The FT at least notes that "some analysts believe each politician has his own motives" which is generous. So I will offer mine: because like the bunch of Neoliberal skunks that they are (all hostage to big business and the pseudo-free market), they want a dubious option to excuse them from the REAL responsibility of protecting their citizen's economic welfare. A vacuous "happiness index" or some equivalent, thereby provides them with a cheap fig leaf : basically a cost-free way to substitute actual economic support.....with hot air and Pollyannish pap pushed by a coterie of amoral pseudo -scientists pursuing the elusive "science of happiness"(sic).

A graphic from the FT (shown) is instructive here. It is claimed it depicts relative national measures of life satisfaction vs. GDP, using two different axes for the latter (GDP per person on a linear scale (left) and GDP per person on a logarithmic scale (right).) The GDP values are given in increments of thousands ('000) of dollars. If we casually inspect the two graphs we see that in each case Denmark comes out on top (and this isn't surprising because they have a generous secular welfare state which uses the tax commons to ensure no one does without), and indeed 64% in a recent survey (ibid.) describe themselves as "very satisfied" compared to only 16% in France. (Probably taken right after Sarkozy pushed through the increase in France's retirement age - now making Frenchies work two years longer for basic benefits).

The U.S., interestingly, is almost on a par with "middle income" nations such as the UK and Brazil and this brings up the famous "Easterlin Paradox" - postulated by Richard Easterlin in 1974, which says that within any society richer people declare higher satisfaction with their lives, but as an aggregate, richer societies seem no more satisfied than middle income ones.

Well, truth be told this isn't a real paradox at all! Obviously the wealthiest in a nation will have many more choices - which is really what life satisfaction is about. They have the choice, for example, to eat highly nutritious meals prepared by their servants, as opposed to grabbing burgers & fries from Mickey D's, or to buy the best possible vehicle for their needs, while an unemployed ordinary plebe in the U.S. may have to settle for a junker. They can afford the best health care, including having personalized physicians at their beck and call - while an older ordinary retiree must rely on Medicare and hope to hell congress doesn't cut physicians' payments by 23% - as almost happened this past year.

Anyway, given the wealthiest 2% control some 65% of the wealth-income in a rich nation like the U.S., and the remaining 35% of income has to be split amongst the remaining 98%, of course the satisfaction index will level out. In middle income nations, instead, the taxation is progressive enough to provide the means to live in some quality for all. People will not earn whopping remuneration, but no one will have to eat out of dumpsters either.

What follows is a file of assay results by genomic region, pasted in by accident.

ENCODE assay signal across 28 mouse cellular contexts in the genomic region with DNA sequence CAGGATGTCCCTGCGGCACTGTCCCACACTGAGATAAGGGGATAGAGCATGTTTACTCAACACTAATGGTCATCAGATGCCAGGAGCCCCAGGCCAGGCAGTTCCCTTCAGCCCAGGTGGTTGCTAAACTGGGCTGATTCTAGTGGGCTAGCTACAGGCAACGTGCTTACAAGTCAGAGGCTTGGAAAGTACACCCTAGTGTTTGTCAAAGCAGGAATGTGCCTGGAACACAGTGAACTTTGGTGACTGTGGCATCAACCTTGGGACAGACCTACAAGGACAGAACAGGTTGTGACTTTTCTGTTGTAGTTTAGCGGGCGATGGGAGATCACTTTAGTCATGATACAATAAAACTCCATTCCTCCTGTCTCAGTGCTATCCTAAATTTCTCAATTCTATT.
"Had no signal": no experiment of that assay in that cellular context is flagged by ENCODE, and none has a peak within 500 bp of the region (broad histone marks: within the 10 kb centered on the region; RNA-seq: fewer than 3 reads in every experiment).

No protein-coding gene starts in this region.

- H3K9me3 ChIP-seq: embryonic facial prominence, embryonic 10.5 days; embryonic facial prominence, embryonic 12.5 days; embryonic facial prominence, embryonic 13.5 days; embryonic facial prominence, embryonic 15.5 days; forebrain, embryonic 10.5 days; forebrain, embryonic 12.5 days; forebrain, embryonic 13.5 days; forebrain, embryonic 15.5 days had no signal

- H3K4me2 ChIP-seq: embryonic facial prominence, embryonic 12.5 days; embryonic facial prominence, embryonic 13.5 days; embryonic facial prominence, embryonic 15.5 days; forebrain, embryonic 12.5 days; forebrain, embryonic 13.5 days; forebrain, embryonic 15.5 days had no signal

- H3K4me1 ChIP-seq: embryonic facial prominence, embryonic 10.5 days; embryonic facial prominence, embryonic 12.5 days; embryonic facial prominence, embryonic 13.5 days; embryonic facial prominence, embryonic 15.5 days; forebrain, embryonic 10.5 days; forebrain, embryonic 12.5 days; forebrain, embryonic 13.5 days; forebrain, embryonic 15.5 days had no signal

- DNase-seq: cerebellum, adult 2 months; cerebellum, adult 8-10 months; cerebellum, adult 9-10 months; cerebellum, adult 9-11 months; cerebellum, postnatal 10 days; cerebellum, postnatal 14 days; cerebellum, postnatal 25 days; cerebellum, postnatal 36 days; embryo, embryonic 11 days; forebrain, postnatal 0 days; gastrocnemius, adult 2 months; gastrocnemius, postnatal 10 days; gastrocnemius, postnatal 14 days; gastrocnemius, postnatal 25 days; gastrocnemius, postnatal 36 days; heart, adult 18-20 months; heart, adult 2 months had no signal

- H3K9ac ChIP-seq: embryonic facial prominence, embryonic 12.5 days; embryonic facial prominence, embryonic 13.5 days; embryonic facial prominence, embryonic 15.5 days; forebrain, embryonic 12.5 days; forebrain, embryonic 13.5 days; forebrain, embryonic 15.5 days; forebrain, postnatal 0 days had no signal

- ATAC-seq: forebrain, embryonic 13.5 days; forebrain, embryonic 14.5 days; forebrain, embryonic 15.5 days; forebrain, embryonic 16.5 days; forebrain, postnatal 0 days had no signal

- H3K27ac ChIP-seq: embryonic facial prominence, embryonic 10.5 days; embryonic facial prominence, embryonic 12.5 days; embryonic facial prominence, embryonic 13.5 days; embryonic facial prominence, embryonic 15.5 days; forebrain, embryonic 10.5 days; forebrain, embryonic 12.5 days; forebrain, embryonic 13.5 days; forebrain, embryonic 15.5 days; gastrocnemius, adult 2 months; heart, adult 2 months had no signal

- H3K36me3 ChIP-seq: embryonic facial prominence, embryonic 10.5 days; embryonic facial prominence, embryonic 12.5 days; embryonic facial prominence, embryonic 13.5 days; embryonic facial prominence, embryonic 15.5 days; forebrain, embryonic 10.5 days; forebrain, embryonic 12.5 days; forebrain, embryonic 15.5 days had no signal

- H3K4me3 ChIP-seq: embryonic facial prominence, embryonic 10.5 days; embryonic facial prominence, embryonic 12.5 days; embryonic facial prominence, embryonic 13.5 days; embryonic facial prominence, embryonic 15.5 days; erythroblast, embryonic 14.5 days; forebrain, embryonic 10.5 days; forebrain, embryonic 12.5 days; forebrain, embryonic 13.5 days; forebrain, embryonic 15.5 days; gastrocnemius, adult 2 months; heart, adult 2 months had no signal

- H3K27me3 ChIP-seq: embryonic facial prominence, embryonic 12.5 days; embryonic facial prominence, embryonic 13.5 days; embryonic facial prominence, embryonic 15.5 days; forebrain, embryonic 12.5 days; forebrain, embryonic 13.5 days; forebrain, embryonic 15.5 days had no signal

In an inset box in the FT article, a much more sane alternative is mentioned, proposed by Prof. Joseph Stiglitz, Amartya Sen and Jean-Paul Fitoussi. What they want is a measure similar to Daly's for Index of Sustainable Economic Welfare but with more emphasis on net national income, which includes the deterioration of buildings, plant and other infrastructure.

This is totally rational since, believe me, when your water mains rupture and sewers overflow from lack of maintenance, getting dysentery or typhoid does not an addition to happiness make! It makes sense then, to assert that if the total market value for a given DOW high mark is say, $4 trillion - then the cost of repairing the infrastructure (say $2 trillion) be subtracted from it. This way, people don't let wealth images go to their head. They can't have an absolute wealth - no matter how high the DOW, unless they take into account how much they also have to pay to repair broken infrastructure that supports that wealth (e.g. if most highways fall into disrepair because of pot holes and other problems, transporting food and goods will become much more costly. Share values will plummet for those goods as people choose cheaper alternatives, and in particularly more locally grown commodities).

Like Daly, Stiglitz et al also want to ditch economy-wide measures (like GDP) in favor of the distribution of consumption and income - while noting that the consumption of finite natural wealth today (like trees, water, minerals) leaves less for the future. In this sense, their measure is very analogous to Daly's ISEW. They also want to add the amount of leisure time, since that would shed light on the extent to which people enjoy the fruits of their labors. Americans chronically don't do well in this department, since many top earners barely garner even 10 days a year vacation time, while in Denmark and many other industrial nations, it's at least 1 month.

The bottom line here is simple: NO subjective vaporous or vacuous psychological smiley index ought to replace actual physical inputs and variables which do show the latitude for citizens' choices in a world made increasingly brutish by scarcity and ever higher demand(because human numbers are outstripping the ability of the planet to support them - especially with potable water). This, despite the fact that many psychologists are now so bankrupt of mission and substantive research topics (having made their Diagnostic and Statistics Manual almost useless from overkill via manufactured "aberrations") that they now purport to have a "science of happiness". I don't think so! Not if you can't measure it in any empirical way. Even the UK's Cameron at least got this much right when he was quoted in the FT:

"You cannot capture happiness on a spread sheet any more than you can bottle it".

So true. So, in the coming year let's just all be aware (using our highly-tuned BS-meters)how, where and if politicians are trying to pull one over on us, by offering some airy fairy blandishment or "index" to substitute for our hard-earned Medicare, Social Security .....and healthy ecological support (as opposed to gas wells in our backyard).